Before you go buying a pump, messing around with any pipes or unscrewing taps, it’s important that you identify what is causing the low water pressure. If you believe you may have a low water pressure issue in your home, even if it is just in one area e.g. in one tap or only in the shower, then use the exercise below to test the quality of your water flow.

If you think you may have water problems then you can easily test your flow in three simple steps. All you need for the test is: a measuring jug, a timer and a calculator (or excellent maths skills!).

graphic showing the three steps to checking if you have low water pressure

If you are experiencing low water pressure throughout your home then you may have one of the problems outlined below. Do the checks below to help diagnose your issue.

Obstructed valves

Perhaps you’ve just bought a new home, or maybe you’ve had building work conducted that required shutting off your water valves. Whatever the reason, there is a chance that your water valves were not fully opened. If the water valve is only semi-open then you may be restricting the amount of water entering your home, so make sure that the valve is open the full way. If the valve seems fully open but you are still encountering water pressure issues, then the valve may be broken. If this is the case do not under any circumstances try to fix it without proper training.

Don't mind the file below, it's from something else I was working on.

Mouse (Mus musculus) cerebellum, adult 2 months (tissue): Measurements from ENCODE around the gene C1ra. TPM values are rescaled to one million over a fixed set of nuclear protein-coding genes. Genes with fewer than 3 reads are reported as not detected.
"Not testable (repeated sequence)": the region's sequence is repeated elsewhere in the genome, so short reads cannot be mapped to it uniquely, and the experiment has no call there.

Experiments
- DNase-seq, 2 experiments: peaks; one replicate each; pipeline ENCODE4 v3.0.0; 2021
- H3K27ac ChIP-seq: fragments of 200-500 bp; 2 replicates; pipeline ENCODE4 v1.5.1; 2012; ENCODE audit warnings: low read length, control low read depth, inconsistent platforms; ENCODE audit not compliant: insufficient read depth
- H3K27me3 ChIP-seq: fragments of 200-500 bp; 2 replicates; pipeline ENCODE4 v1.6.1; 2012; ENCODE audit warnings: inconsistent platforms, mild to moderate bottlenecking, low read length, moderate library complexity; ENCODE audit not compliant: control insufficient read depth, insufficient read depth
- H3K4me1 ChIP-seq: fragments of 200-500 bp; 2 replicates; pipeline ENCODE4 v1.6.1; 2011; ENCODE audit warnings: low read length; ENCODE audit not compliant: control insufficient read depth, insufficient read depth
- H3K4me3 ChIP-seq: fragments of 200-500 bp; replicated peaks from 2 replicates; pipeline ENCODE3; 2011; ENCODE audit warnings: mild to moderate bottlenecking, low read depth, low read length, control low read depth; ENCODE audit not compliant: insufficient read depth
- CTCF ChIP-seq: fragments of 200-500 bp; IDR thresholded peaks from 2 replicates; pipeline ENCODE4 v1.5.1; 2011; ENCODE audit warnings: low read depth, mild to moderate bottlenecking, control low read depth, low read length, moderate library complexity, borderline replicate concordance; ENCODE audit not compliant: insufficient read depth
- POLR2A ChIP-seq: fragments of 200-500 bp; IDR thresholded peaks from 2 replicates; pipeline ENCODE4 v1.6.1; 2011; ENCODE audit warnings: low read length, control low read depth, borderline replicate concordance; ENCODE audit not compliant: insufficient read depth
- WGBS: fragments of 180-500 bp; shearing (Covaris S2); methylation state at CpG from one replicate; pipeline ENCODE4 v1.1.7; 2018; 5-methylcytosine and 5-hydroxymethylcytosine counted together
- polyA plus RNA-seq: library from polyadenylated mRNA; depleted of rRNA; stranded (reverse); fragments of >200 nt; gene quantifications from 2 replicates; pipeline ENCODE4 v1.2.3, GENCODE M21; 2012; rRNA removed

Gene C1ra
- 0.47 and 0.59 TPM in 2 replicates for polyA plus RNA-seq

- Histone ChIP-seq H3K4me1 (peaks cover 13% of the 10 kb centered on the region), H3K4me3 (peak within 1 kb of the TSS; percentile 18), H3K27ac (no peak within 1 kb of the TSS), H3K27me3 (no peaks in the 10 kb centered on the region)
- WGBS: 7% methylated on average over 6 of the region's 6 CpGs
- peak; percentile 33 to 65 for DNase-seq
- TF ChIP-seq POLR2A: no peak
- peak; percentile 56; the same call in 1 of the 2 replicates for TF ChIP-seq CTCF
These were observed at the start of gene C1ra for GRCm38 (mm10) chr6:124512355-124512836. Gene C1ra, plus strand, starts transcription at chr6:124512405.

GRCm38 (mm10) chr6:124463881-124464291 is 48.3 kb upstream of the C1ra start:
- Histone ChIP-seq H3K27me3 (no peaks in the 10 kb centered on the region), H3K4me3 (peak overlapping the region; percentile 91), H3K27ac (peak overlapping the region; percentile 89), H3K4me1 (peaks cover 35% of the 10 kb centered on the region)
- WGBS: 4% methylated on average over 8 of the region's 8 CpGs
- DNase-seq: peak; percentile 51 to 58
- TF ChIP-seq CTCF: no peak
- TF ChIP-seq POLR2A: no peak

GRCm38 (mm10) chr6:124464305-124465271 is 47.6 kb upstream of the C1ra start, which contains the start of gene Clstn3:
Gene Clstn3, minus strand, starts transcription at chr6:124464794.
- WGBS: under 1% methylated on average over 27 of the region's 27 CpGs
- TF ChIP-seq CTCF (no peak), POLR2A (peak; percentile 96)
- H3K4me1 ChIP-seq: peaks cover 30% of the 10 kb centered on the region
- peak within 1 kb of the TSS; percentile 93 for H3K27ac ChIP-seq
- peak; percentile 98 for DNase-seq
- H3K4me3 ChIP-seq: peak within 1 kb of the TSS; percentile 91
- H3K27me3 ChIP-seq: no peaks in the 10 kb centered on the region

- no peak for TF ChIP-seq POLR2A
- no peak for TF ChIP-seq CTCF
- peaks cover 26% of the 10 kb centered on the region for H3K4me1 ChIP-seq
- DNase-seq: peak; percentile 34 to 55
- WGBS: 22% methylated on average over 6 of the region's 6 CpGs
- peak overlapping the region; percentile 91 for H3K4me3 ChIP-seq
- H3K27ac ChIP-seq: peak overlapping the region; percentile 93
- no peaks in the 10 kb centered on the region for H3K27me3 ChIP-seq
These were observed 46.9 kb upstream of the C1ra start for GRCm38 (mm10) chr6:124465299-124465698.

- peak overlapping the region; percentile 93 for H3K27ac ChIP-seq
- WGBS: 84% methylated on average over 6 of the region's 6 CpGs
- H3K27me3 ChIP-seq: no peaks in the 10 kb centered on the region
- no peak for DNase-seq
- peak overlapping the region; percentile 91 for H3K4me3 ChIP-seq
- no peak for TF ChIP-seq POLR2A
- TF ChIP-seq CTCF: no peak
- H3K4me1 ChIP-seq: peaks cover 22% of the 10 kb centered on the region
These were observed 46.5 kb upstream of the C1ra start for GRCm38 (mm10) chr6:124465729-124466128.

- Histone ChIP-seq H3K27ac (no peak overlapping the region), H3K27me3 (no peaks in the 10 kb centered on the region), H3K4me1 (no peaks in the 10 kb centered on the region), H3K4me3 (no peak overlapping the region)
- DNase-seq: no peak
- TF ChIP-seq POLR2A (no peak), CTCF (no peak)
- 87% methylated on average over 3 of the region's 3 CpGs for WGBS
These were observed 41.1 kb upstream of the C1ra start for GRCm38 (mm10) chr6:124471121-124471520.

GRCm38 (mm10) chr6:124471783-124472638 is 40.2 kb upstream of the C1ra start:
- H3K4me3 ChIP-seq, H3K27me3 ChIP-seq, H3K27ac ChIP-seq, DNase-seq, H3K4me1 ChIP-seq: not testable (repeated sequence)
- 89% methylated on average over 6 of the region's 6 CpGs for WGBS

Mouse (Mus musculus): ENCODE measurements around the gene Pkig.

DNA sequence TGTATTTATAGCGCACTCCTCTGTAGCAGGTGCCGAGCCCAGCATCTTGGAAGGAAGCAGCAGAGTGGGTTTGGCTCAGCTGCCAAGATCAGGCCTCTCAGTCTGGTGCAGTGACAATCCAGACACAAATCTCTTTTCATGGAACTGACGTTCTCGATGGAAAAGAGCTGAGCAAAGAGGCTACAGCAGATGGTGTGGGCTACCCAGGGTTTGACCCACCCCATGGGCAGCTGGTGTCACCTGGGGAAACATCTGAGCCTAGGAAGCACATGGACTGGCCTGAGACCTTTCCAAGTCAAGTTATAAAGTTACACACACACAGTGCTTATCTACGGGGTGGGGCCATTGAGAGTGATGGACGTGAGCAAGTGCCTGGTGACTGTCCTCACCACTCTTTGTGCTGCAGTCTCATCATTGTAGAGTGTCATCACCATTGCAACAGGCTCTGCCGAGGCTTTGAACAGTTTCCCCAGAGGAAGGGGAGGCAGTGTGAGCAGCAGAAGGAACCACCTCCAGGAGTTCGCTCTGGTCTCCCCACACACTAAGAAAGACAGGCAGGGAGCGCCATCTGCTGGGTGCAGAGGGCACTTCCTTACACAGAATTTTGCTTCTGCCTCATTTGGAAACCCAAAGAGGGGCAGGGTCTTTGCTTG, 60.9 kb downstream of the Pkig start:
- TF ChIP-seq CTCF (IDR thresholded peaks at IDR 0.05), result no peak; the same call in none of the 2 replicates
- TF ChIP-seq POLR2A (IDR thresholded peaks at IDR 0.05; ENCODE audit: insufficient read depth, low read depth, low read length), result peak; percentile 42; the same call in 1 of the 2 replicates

Often found under your kitchen sink, a water valve in most British homes will look like the below. Again, if you believe the water valve to be broken, contact a plumber immediately.

image showing the user what a water valve looks like and how to operate a water valve

Leaks

Leaks are the worst case scenario when it comes to low water pressure. If the water pipes are damaged then this will cause low water pressure, as not all the water will make it to your taps. After you’ve checked to see if the valve is fully open, you can conduct a leak check of your home. Now, this may seem scary but it is actually quite simple. After checking that the kids don’t need an immediate shower, close your main water valve and take a reading from the water meter. Check back in two hours and if the figure on the meter has increased, then this is a sign that your pipes have a leak.

Your water meter will look something like the below.

image showing the user what a water meter looks like

You will usually find it in one of these places:

– In the path outside your home

– In a box on an outside wall

– Inside your home: either under the sink, in a cellar or in a downstairs toilet

Clogging